The requirements of entry operations will vary. Each operation will be different. Entry may be either opposed or unopposed. Forces are most vulnerable and the success of the operation at greatest risk during initial entry. This vulnerability is most acute when the enemy possesses weapons of mass destruction. Defensive and offensive operations to counter these weapons will affect ADA, Army, joint, and multinational planning. Protecting the force will be critical to the success of this phase of the operation.

Continuous intelligence support is critical. Entry force commanders will have in-flight intelligence during deployment and entry operations. Once on the ground, a deployable intelligence support element (DISE) will provide split-based intelligence operations by bringing together communications capabilities, automated intelligence fusion systems, and broadcast downlinks in a scalable, deployable package.

Even as entry operations are beginning, the commander shifts focus to building up capabilities in preparation for operations. Entry operations include rapid buildup and expansion which may require the following:

Positioning the forces must achieve initial mission success and also maximize future employment options.

ADA forces provide the requisite force protection, in coordination with other joint and multinational air and missile defense elements. Early deployment of counter-missile and counter-RISTA ADA units is crucial to the success of entry operations. Even in an apparently benign entry operation, protection of the force remains a critical command consideration. Theater missile defense operations protect the lodgment, geopolitical assets, and debarking forces. Counter-RISTA operations deny the enemy targeting information which is key to the enemy sustaining a productive air or missile attack. Units conducting counter-RISTA operations may need to be deployed away from the force to achieve early engagement. As the joint force expands the lodgment, ADA units continue to protect the force and geopolitical assets and deny enemy RISTA throughout the AO. This is particularly critical to deceiving the enemy on the US intended course of action.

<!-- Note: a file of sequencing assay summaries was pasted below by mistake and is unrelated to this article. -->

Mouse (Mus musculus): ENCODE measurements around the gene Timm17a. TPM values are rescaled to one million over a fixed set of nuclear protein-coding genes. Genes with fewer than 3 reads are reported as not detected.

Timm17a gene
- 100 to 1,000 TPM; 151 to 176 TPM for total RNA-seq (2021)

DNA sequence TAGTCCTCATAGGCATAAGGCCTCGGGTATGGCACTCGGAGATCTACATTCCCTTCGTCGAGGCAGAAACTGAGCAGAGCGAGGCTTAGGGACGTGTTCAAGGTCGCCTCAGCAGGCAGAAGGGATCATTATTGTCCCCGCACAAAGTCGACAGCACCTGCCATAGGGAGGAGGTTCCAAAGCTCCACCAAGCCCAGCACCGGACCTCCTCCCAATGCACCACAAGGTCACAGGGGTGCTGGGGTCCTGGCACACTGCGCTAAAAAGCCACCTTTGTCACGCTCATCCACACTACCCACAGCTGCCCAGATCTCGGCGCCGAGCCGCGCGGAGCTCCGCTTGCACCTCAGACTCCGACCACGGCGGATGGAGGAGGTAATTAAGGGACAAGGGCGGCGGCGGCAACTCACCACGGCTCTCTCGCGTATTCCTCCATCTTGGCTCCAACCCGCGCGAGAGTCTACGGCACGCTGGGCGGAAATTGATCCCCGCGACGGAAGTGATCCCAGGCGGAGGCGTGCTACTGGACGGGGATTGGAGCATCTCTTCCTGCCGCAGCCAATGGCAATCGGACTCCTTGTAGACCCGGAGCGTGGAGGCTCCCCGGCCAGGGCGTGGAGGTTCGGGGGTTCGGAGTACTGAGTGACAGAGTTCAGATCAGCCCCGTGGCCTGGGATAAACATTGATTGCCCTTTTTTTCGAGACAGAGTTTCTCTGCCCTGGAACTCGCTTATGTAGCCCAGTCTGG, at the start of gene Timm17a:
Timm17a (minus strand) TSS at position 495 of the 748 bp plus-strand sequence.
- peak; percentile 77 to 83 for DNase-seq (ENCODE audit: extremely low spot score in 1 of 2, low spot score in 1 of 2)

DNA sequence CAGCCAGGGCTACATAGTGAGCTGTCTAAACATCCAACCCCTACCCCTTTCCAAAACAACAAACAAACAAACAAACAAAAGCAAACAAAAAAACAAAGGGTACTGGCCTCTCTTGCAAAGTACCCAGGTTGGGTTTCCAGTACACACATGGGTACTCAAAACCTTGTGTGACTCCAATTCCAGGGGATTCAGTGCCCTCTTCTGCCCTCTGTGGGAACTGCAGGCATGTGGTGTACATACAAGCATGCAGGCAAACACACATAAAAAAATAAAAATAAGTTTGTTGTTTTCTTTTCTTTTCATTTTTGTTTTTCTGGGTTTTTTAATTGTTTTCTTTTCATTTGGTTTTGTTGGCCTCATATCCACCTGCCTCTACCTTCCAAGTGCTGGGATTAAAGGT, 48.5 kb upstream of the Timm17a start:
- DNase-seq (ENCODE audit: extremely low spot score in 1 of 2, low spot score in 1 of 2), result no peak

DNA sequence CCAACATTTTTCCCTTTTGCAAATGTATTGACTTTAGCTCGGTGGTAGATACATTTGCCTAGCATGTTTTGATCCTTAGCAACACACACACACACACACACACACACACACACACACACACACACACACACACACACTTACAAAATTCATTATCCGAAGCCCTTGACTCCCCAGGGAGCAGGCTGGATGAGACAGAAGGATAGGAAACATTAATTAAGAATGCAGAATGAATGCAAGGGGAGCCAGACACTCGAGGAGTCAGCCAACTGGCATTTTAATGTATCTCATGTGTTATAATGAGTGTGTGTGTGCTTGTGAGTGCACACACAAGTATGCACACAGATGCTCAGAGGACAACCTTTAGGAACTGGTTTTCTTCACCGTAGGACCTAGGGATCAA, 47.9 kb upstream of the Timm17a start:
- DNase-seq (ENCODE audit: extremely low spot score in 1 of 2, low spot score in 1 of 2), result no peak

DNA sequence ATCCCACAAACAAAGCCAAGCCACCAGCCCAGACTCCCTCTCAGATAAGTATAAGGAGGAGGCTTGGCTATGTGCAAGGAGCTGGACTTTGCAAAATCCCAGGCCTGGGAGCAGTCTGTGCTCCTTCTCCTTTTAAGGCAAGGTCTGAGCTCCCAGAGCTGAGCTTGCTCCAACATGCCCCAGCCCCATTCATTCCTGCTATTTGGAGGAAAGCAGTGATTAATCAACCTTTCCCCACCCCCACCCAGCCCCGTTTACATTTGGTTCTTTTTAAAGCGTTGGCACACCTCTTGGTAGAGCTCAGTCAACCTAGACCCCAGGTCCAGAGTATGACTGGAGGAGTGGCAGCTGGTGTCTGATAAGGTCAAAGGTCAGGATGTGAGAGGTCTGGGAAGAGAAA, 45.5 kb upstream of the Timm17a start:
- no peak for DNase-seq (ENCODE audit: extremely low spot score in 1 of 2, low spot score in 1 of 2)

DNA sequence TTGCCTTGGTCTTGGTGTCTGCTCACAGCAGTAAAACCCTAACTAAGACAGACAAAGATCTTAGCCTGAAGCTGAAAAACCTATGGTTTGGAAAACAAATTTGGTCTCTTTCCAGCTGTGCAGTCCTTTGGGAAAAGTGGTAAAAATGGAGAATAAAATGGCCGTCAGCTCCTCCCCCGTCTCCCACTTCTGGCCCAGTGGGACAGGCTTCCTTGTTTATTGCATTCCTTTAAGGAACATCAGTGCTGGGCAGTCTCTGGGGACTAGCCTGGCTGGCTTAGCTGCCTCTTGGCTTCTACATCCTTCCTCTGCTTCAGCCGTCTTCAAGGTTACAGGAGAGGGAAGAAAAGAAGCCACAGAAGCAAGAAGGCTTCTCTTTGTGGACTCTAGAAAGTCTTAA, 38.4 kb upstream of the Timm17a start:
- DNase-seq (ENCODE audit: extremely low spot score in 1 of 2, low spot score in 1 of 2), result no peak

At some point in time, the joint force commander will decide to move against the enemy. The ground commander might reposition forces to facilitate the imminent start of combat. ADA units will be required to cover the force while it moves and to mask the move from the enemy. ADA units may be involved in deception operations related to repositioning the force.

Army commanders normally seek to engage enemy forces simultaneously throughout the depth of the AO. The commander weights the main effort with sufficient, sustained combat power to win the decisive battles and allocates enough combat power to supporting efforts to ensure overall victory. Force agility, initiative, and synchronized operations throughout the width and depth of the battlefield characterize ADA operations. Counter-RISTA and force protection remain crucial to the multinational, joint, and Army commanders' plans. Commanders conduct their operations with a sound logistical foundation integrated with their concept of combat operations. Countering helicopters increases in importance during the operations phase. Ensuring freedom to maneuver and minimizing casualties for the force are two of the primary objectives of air defense.

ADA commanders must use the same types of planning processes used by the supported force. This facilitates understanding and synchronization. Naturally the factors which go into the planning process for ADA units will be tailored to their mission and capabilities. Examples of AD estimates and annexes are at Appendix B. ADA commanders use employment principles and guidelines to design air defenses. When applying these principles and guidelines, planners must consider the tactical and technical capabilities of each weapon and sensor system as well as the relevant factors of METT-T, IPB, and the air defense priorities.

Air Defense Employment Principles

There are four principles which commanders apply when planning active air defense operations. These principles are mass, mix, mobility, and integration.

Mass. Mass is the concentration of air defense combat power. It is achieved by assigning enough firepower to successfully defend the force or the asset against air and missile attack or surveillance. To mass air defense combat power, commanders may have to accept risks in other areas of the battlefield.

Mix. Mix is the employment of a combination of weapon and sensor systems to protect the force and assets from the threat. Mix offsets the limitations of one system with the capabilities of another and complicates the problem of the attacker. All joint and multinational arms resources are considered when applying this principle. Proper mix causes the enemy to adjust their tactics. Tactics designed to defeat one system may make the enemy vulnerable to another system.